Purpose: The ancient cultures of Greece and Rome gave Western civilization
its original impetus and its seminal form. The knowledge of these cultures is thus
a crucial foundation for an understanding our culture and for any evaluation of
its place in the larger world. The classics department encourages, directs and disseminates
the knowledge of all aspects of Greco-Roman civilization.
Goals: The department of classics expects its majors to do the following:
Goal A: Greek and/or Latin Language. Given a previously unseen passage of
ancient prose or poetry of typical difficulty, the student will be able to
Goal B: Ancient Literature. Given a passage from one of the genres
which they have studied, students will be able to:
Goal C: Ancient History. Students will be able to:
Goal D: Physical Remains. Students will be able to:
Goal E: Tools and Techniques of Classical Studies. Students will be able
Goal F: Written and Oral Communication. Students will be able to:
Methods: Individual students demonstrate their achievement of Objectives
A1 and A2 in the final exams of language classes above the 200 level, of Objective
A3 by producing a polished translation done outside of class, of Objective A4 by
making an audio tape of their reading of prepared passages of prose and poetry and
of previously unseen passages, of Objectives B1, B2, B3 and B4 in essay questions
and papers in literature classes, of Objectives C1, C2 and C3 in the final exam
and/or papers on ancient history, of Objectives D1, D2 and D3 in the final exam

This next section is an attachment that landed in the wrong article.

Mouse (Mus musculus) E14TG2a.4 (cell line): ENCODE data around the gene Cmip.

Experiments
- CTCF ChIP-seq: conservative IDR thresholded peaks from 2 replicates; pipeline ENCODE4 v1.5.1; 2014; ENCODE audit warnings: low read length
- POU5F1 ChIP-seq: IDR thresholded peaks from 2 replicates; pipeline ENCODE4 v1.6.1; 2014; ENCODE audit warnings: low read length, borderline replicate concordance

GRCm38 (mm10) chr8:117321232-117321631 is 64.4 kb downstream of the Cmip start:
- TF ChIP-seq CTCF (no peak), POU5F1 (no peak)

and/or papers on ancient art or archaeology, of Objective D4 by documenting the
out-of-class experience, of Objectives E1, E2 and E3 in all test-essays and papers
produced on ancient literature, history, art or archaeology, of Objectives E4 and
E5 in research papers produced for major classes. of Objective F1 in essay questions
and papers in all major classes, of Objective F2 by making formal oral presentations
in their major classes.
Process: Assessment Portfolios for Majors. The department of classics requires
each graduate to present a portfolio of representative work done for the degree.
The contents of the portfolio will not affect in any way your grades in individual
classes, but a completed portfolio is required for a degree in this department.
It will be used to evaluate the effectiveness of the program, not to grade you!
We hope that the portfolio will be useful to you in clarifying and advancing your
plans for the future. We thank you in advance for your co-operation. Each candidate
for graduation will present to the department no later than the beginning of the
last semester in residence a portfolio which will contain a sheet outlining the
student's classes and experiences which meet the departmental objectives and at
least one each of the following:
We recommend that you begin accumulating these items as soon as you decide to major.
As you progress through the major, you will want to review these items and add to
or even replace them as your skills and experience improve. Items from different
years and stages of your training will be welcome and useful, but the final selection
will be up to you. Since the actual major you end up with may change it is a good
idea to collect samples from all areas, and then make a final selection of your
best work when you submit the portfolio.